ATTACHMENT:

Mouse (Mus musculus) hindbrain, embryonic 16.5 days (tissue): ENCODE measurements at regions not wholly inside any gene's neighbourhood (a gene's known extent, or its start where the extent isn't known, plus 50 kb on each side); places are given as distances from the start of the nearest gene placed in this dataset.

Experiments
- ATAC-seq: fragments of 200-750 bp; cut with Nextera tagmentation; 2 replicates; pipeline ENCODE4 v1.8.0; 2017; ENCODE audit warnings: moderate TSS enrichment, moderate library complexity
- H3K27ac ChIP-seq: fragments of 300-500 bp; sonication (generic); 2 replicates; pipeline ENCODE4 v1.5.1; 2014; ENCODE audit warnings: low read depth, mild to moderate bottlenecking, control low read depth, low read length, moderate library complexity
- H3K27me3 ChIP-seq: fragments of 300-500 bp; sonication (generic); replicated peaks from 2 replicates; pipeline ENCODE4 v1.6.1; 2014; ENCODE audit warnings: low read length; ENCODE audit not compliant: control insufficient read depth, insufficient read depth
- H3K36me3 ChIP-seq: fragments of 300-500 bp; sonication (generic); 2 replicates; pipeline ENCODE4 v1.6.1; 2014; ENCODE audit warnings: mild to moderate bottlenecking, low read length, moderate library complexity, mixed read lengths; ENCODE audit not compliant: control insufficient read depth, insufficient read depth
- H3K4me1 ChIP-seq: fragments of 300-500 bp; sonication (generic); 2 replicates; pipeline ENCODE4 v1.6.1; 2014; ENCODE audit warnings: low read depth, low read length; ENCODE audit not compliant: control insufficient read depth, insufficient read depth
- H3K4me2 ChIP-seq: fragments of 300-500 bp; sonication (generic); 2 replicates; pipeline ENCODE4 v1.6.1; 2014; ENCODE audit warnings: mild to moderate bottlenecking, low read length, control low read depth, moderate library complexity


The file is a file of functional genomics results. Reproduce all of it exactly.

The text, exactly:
Mouse (Mus musculus) hindbrain, embryonic 16.5 days (tissue): ENCODE measurements at regions not wholly inside any gene's neighbourhood (a gene's known extent, or its start where the extent isn't known, plus 50 kb on each side); places are given as distances from the start of the nearest gene placed in this dataset.

Experiments
- ATAC-seq: fragments of 200-750 bp; cut with Nextera tagmentation; 2 replicates; pipeline ENCODE4 v1.8.0; 2017; ENCODE audit warnings: moderate TSS enrichment, moderate library complexity
- H3K27ac ChIP-seq: fragments of 300-500 bp; sonication (generic); 2 replicates; pipeline ENCODE4 v1.5.1; 2014; ENCODE audit warnings: low read depth, mild to moderate bottlenecking, control low read depth, low read length, moderate library complexity
- H3K27me3 ChIP-seq: fragments of 300-500 bp; sonication (generic); replicated peaks from 2 replicates; pipeline ENCODE4 v1.6.1; 2014; ENCODE audit warnings: low read length; ENCODE audit not compliant: control insufficient read depth, insufficient read depth
- H3K36me3 ChIP-seq: fragments of 300-500 bp; sonication (generic); 2 replicates; pipeline ENCODE4 v1.6.1; 2014; ENCODE audit warnings: mild to moderate bottlenecking, low read length, moderate library complexity, mixed read lengths; ENCODE audit not compliant: control insufficient read depth, insufficient read depth
- H3K4me1 ChIP-seq: fragments of 300-500 bp; sonication (generic); 2 replicates; pipeline ENCODE4 v1.6.1; 2014; ENCODE audit warnings: low read depth, low read length; ENCODE audit not compliant: control insufficient read depth, insufficient read depth
- H3K4me2 ChIP-seq: fragments of 300-500 bp; sonication (generic); 2 replicates; pipeline ENCODE4 v1.6.1; 2014; ENCODE audit warnings: mild to moderate bottlenecking, low read length, control low read depth, moderate library complexity